I'm a student who is currently undertaking a Master of Physics (coursework & research) at the University of Western Australia. I have also previously completed two Bachelor's degrees: one in physics and one in electrical engineering (with honours). Next year, I am hoping to start a PhD in high-energy physics (HEP) somewhere in Australia, doing a highly theoretical topic (such as supersymmetry, string theory, etc.) with the long term goal of following an academic path in this area of research.

From my understanding though, it is VERY hard finding academic jobs relevant to this particular field. I've heard through the grapevine that you have more chance of becoming a professional athlete than becoming a professor in theoretical HEP which is honestly quite dejecting.

However, understanding physics beyond the standard model is undoubtedly my passion so I would really like to pursue a PhD in it to determine whether or not it can become more than just a hobby. I've heard of theoretical HEP PhD's going into finance, etc. when finding an academic position proved fruitless, but if I'm being honest, that doesn't sound all that appealing to me. If the academic path didn't work out, I have always had a super keen interest in areas such as signal processing, control theory and data analysis. Which leads me to my main question:

In case I can't find an academic position in theoretical HEP, do you think my EE degree and MPhys (both of which involved experimental research projects highly focused on signal processing and data analysis) would be sufficient credentials to land a job in engineering/signal processing/data analysis? Or perhaps if I'm lucky, even some area of industry research (if so, what areas)?

Further, do you think having a PhD in theoretical HEP, in addition to my other credentials, would be a benefit or a hindrance in securing these types of jobs?

Some potentially relevant information:

I have 3 months of work experience at an electrical engineering company

My EE research project involved analyzing audio signals using a DSP to achieve desired acoustic properties

My MPhys research project is about detecting gravitational waves which involves heavy signal processing and manipulating large sets of data (100GB+) using python

By the end of this year my MPhys research should produce at least 1 or 2 papers in the Physical Review Letters journal

  • Note: I originally posted this in the electrical engineering stackexchange but was instructed to post it here instead since it was apparently off topic.
    – Scott
    Apr 30, 2018 at 21:10
  • If you have 2 PRL papers befor you even start your PhD I'd say you have a better chance of making it in academia than most. Apr 30, 2018 at 21:40
  • 1
    If you have a PhD in physics, it will be very easy for you to find a job in industry. It may be quite hard for you to find a job you like, or specifically one that you find engaging and challenging, but I don't think you'll have any problems getting an engineering job in some sort of signal processing or data analysis area. I don't think you'll find anything comparable in scope or ambition to theoretical HEP research in industry, but you could easily get a job as some sort of industry research scientist, data scientist, etc. if you want.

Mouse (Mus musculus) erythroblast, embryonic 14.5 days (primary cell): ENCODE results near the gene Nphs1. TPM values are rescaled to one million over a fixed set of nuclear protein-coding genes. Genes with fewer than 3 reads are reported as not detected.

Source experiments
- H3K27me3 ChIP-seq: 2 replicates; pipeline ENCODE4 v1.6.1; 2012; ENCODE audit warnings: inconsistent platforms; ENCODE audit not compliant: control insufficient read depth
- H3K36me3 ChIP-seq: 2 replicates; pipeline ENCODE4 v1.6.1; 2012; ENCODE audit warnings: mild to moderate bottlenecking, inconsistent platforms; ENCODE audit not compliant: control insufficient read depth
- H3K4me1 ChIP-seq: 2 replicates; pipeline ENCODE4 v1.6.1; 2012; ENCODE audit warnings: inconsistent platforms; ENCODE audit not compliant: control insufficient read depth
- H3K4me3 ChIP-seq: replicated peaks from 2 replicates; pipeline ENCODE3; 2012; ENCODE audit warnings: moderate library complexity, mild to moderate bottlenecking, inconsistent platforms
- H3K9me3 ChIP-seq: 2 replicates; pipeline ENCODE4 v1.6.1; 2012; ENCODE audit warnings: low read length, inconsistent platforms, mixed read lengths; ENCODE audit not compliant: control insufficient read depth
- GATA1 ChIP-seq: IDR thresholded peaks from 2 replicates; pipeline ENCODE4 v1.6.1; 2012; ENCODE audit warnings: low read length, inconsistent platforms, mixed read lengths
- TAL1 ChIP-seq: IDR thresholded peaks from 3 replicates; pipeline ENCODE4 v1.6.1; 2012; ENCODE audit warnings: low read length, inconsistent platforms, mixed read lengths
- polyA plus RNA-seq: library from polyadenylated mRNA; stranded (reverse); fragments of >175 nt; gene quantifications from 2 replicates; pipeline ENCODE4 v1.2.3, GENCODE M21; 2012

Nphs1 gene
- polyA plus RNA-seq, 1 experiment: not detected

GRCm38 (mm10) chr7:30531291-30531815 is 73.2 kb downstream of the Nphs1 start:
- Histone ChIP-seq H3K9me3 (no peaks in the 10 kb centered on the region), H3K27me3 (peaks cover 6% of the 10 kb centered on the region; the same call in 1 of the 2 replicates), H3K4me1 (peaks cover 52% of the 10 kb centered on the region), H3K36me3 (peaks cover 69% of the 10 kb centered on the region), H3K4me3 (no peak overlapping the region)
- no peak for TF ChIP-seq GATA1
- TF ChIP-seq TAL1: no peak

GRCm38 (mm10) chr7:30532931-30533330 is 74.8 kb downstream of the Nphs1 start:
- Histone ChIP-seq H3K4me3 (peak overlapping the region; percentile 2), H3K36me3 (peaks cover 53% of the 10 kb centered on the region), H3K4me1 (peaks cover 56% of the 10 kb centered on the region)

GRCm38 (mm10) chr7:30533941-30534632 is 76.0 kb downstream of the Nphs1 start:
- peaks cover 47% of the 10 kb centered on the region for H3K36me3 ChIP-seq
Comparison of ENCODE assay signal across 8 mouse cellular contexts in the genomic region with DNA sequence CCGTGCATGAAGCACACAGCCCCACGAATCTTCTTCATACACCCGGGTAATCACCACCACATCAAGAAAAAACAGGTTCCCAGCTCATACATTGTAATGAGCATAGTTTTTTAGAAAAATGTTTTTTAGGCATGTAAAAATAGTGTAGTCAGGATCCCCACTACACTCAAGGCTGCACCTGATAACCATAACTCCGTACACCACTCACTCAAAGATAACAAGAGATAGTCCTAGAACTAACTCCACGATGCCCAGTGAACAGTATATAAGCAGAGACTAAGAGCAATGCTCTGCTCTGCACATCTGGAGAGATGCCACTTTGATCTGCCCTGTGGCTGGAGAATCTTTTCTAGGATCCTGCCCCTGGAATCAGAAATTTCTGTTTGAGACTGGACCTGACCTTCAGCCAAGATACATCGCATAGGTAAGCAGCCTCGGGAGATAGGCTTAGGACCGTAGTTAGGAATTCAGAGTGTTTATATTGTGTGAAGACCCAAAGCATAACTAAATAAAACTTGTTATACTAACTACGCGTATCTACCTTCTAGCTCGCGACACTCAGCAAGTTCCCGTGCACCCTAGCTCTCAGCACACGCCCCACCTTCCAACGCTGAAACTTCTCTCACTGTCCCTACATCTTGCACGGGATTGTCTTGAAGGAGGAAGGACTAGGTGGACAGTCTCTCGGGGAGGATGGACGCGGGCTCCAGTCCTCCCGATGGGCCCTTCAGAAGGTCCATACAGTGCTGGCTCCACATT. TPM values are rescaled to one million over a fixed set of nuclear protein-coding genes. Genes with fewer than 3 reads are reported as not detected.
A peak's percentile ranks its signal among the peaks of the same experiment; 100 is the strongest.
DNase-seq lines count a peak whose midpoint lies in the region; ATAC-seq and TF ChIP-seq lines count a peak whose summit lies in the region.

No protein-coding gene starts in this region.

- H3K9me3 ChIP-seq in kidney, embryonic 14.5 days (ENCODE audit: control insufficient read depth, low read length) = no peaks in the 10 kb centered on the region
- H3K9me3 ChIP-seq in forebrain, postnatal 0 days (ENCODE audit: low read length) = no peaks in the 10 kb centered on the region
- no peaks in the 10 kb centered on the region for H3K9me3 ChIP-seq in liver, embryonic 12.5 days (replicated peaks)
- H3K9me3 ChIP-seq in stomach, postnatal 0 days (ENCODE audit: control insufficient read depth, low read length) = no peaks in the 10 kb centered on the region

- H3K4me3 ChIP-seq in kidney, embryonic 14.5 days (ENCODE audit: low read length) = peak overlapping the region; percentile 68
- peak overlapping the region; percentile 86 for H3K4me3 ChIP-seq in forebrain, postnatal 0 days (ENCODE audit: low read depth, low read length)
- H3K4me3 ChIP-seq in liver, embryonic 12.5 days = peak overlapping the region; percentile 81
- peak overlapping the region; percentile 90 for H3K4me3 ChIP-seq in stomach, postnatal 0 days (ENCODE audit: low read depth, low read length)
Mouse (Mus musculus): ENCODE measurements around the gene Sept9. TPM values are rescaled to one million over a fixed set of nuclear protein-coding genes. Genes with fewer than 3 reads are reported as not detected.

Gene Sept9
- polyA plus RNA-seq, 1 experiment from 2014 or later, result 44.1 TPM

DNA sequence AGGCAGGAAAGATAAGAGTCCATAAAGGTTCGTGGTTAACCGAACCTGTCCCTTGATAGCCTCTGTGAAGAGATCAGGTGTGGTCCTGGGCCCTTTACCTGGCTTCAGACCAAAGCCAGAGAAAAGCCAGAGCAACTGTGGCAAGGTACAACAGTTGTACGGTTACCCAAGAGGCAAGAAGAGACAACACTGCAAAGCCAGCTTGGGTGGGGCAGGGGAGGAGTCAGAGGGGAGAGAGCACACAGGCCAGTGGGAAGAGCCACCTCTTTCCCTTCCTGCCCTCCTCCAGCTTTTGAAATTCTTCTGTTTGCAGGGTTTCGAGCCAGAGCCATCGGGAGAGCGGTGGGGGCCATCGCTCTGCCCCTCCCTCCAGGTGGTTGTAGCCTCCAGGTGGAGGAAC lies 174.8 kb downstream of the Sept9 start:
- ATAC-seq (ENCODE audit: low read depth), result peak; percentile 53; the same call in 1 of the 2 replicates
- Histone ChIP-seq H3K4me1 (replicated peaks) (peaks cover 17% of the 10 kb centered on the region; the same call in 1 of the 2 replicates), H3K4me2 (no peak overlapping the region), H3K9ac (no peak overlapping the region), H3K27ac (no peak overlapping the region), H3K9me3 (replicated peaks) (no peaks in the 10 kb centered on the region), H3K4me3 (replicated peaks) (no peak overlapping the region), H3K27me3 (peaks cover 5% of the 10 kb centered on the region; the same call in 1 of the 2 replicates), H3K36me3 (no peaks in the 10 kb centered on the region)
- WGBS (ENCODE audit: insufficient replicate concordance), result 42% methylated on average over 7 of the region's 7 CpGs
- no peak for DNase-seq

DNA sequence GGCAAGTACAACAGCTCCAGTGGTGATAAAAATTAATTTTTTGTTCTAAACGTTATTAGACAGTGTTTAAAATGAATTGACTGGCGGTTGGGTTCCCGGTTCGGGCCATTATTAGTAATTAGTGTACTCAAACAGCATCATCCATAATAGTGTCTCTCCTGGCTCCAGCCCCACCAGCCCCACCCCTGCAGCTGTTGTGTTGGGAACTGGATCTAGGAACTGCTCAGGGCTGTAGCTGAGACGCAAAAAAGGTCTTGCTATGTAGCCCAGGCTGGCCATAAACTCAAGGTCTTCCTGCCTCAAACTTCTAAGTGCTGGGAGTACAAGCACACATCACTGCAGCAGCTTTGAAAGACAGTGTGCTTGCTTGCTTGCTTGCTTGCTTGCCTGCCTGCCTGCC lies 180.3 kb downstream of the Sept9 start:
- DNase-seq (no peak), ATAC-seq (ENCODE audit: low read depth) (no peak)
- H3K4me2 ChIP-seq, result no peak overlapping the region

– anomaly
    Aug 3, 2018 at 21:30
  • You might do well to check with folks in industry for their opinions in addition to academics. I'm guessing from your description a government lab might be a better fit for you. Oct 5, 2021 at 4:36

2 Answers 2


I would say that strongly depends on what you do in the HEP PhD.

If it is more like pen and paper theory I would say this is not very interesting for industry. Perhaps even in the contrary as you might seem too "academic". Pen and paper theory jobs do not really exist in industry.

It is more the big data processing and computer simulation related skills what is relevant. The tools (python and methods) you use in your MPhys research sounds exactly what some companies are also using internally.

Industry considers hiring people from adjacent fields, when demand is much higher than the supply for certain jobs. Currently I see that this is the case for "data scientists". So I would say now your chances are good to find a job there as many companies are now exploring big data applications. They are scared by the success of Google, Facebook, etc.. and do not want them to take over an important part of their business. So many are investing here. Industry also has these jobs so it is not just finance. It is very diverse. One gains some feeling for it when one looks at current job offers (which is what I did, so I have no deeper experience than that). However, you have to keep in mind that the situation may be different is in a few years when you might have to give up your academic career (hopefully not).

A PhD is liked for certain types of jobs even in industry. As the PhD is teaching more a generic mindset (-> how to work scientifically,/thoroughly, know how to tackle big, unsolved problems) this is considered useful in some industrial jobs. Appropriate job descriptions would perhaps have names with "scientist" in it, like "data scientist", "research scientist" and so, not so much the "engineer" type of jobs. Sometimes PhDs are also found in sales/marketing, when a product needs deep explanation, training (and the customers are themselves PhDs) or must be customized to the users needs (and this is not straightforward).

Note: Even though I have worked in the US, I a most familiar with the German system. Nevertheless I hope the answer helps somehow.


You can probably do OK, but it is likely a diversion from just going into the specific engineering field.

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